The Xbox Series X is launching at the end of the year, and while we know there will be a transitional period where games will launch across new and old consoles, we can’t help but look ahead at what could be. To this end, there are a lot of games we would love to see become exclusives for Microsoft’s next flagship console. Xbox has a massive catalogue of games it can draw on from the original console and that of the Xbox 360, games that never saw modern sequels or otherwise disappeared into the night. So let’s consider some Xbox Series X games we need in our lives.
This is going to be the most obvious choice out of all of the available options. Fable was a household name for Microsoft for years. The original title on the OG Xbox astounded gamers with its quirky fantasy setting and unique take on magic and combat. Fable 2 was critically claimed and while it didn’t receive the same level of praise, Fable 3 was equally enjoyable.
For a lot of fans, it’s easy to think that Fable ended there, but it didn’t. The series saw a Kinect title called Fable: The Journey as well as a collectible card version, Fable Fortune. If you dimly remember these titles, you’re not alone. Since then, the planned Fable Legends was canned and Lionhead Studios was shut down.
And now, in the age of numerous Skyrim ports and challenging Soulsborne titles, there’s room for a quirky fantasy title on Xbox. Microsoft has a lot of talent in-house after all the acquisitions, and we’d love nothing more than to see one of these teams take on the challenge of developing a proper entry in the Fable series.
Another clear must-have title is Perfect Dark. After the acquisition of Rare, Microsoft has gained a vast array of IPs that it can develop for the Xbox Series X. While players already have their FPS itch scratched with Halo, there’s plenty of room for the strategic and objective-based gameplay of Perfect Dark.
The original game released in 2000 on the Nintendo 64 and for a while there were rumors of a sequel coming to the original Xbox. It wasn’t until 2005 that a sequel was released on Xbox 360. Let’s let that timeline sink in for a second. And now, some 15 years later, the only Perfect Dark games players have are the Xbox Live Arcade version and the two games included on Rare Replay.
A reimagining of Perfect Dark for the Xbox Series X could include all the highlights from the original: varying objectives based on difficulty, arena-based multiplayer, and even counter-cooperative play.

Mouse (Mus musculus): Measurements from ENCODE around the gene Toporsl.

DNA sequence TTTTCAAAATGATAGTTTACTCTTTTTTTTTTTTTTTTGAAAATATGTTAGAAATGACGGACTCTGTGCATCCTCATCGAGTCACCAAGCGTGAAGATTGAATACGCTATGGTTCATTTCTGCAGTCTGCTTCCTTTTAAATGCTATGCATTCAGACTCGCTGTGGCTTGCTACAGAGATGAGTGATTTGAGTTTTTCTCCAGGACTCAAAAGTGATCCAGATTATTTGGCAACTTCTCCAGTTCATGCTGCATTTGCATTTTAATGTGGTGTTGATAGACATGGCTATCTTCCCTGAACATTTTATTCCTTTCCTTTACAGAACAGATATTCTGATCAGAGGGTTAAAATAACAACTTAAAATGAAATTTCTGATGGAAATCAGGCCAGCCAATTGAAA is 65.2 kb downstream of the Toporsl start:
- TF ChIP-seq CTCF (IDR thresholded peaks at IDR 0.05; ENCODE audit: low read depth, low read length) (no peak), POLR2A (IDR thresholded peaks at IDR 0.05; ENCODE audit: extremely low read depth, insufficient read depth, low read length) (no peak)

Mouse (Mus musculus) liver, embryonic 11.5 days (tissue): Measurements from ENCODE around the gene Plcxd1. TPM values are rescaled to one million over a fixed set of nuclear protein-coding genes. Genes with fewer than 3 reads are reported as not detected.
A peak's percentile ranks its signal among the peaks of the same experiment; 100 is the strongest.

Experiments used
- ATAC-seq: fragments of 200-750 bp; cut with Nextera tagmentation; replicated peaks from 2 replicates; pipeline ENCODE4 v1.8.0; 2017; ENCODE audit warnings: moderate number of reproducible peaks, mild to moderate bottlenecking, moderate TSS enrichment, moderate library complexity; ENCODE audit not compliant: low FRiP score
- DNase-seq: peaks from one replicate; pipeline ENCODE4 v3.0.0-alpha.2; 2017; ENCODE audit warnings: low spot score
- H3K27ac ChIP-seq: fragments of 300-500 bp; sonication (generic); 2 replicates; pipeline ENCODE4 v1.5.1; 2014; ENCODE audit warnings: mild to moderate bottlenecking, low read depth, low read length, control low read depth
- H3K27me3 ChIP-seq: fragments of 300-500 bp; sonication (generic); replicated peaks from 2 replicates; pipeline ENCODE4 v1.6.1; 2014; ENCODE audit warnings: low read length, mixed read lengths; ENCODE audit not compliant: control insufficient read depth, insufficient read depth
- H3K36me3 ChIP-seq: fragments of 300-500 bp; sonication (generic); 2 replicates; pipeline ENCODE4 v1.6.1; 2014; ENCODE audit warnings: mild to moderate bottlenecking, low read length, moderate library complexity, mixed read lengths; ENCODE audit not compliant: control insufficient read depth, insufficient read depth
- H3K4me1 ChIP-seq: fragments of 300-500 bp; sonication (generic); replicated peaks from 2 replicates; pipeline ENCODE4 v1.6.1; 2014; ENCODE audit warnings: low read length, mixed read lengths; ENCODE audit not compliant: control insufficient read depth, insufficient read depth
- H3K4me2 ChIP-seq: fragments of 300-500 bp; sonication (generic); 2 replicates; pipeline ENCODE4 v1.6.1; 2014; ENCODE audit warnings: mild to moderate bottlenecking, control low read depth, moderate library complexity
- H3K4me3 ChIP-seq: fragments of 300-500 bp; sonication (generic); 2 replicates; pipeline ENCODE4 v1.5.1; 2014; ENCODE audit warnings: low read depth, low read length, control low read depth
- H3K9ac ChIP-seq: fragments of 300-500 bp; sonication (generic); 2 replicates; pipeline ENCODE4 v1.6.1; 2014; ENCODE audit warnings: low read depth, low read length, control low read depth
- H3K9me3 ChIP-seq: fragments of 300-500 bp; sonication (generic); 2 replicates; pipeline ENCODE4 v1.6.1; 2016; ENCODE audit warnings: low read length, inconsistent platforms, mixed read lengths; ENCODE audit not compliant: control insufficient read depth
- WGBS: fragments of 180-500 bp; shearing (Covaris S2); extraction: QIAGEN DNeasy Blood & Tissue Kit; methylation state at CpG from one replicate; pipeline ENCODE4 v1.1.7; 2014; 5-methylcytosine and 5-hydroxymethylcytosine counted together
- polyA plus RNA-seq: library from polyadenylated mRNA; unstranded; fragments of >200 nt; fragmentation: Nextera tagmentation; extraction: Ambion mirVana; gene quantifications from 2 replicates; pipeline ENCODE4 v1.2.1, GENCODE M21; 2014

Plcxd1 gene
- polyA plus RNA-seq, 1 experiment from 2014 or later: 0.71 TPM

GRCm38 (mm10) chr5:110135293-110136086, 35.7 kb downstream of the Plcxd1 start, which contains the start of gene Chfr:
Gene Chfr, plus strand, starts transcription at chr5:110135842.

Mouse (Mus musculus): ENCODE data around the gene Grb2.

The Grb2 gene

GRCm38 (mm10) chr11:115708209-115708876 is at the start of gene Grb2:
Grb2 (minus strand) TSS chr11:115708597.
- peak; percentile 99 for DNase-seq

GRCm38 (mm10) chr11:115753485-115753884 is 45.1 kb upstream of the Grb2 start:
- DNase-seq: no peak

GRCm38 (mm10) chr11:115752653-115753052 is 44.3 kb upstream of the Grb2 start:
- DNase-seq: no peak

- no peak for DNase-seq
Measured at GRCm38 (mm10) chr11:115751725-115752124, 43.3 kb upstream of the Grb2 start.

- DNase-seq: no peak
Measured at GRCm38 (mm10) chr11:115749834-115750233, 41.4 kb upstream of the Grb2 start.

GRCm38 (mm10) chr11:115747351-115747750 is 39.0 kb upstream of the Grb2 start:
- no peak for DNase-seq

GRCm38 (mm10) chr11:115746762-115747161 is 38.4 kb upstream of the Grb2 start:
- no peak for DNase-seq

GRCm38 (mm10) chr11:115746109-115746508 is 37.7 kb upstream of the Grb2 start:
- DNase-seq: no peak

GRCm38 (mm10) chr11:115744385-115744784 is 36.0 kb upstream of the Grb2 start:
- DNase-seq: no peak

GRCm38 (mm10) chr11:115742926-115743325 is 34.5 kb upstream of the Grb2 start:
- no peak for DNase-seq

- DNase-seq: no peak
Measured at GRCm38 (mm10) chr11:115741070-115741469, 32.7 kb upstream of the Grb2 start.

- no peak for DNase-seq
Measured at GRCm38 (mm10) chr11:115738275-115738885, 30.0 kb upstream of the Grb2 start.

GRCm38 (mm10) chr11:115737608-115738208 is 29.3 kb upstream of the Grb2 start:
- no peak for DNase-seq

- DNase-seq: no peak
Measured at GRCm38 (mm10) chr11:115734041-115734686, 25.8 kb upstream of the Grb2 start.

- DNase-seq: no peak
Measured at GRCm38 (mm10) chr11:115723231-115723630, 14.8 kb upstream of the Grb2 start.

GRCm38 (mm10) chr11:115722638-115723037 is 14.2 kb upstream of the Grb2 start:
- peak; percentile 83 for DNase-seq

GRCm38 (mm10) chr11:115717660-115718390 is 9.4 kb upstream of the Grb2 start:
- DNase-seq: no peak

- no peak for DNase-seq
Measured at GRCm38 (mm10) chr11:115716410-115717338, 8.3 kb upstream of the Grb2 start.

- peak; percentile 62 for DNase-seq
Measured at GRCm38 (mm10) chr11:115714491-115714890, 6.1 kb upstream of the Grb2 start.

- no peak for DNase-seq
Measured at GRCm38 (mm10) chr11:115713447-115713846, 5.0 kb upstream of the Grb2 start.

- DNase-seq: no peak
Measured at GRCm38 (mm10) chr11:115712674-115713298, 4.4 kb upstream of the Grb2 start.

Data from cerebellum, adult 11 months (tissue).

Crimson Skies is one of those titles that appeared, amazed everyone, and then vanished into thin air. The team behind Crimson Skies, FASA Studio (who also created the criminally underrated Shadowrun title), is no longer around but that doesn’t mean Microsoft has no means of reviving this game.
Aside from Flight Simulator, there are very few games where the focus is on flying, let alone flying and combat. A title like Crimson Skies, which was one of the first to take advantage of Xbox Live, could fit right at home alongside the likes of Gears of War, Forza, and Microsoft’s other titles.
Blinx: The Time Sweeper
Here’s where the list starts to get a bit more niche and unique. The original Xbox had a whole lot of bizarre titles that tried really interesting concepts. One such game was Blinx: The Time Sweeper. In this game, players took on the role of Blinx, a cat that used a vacuum to control the flow of time and defeat monsters. The game released to generally positives reviews and even saw a sequel two years later.
Bringing the Blinx series back to life could give Microsoft its own Mario-like title. Right now, Mario titles are standout examples of excellent platforming and collect-a-thon games. This is quite simply an area where Xbox has no comparison.
Platforming is a big element of Mario titles as well as in Blinx, but where Blinx could see to differentiate itself is with its time-based puzzles. Throughout the Blinx games, crystals had to be collected for the player to pause, rewind, fast forward and slow down time. Creators have only gotten savvier in recent years and this would provide the perfect opportunity to create some truly mind-melting puzzles.
There are not a lot of mech shooters these days. While there has been some noise with Daemon X Machina and Metal Wolf Chaos XD, they don’t quite compare to the majesty that was Phantom Crash.
Back in 2002, a little developer by the name of Genki released Phantom Crash on Xbox. This was a fast-paced mech shooter where each in-game day presented the players with new arena fights, different stock in stores, as well as a rich story with a whole lot of subplots.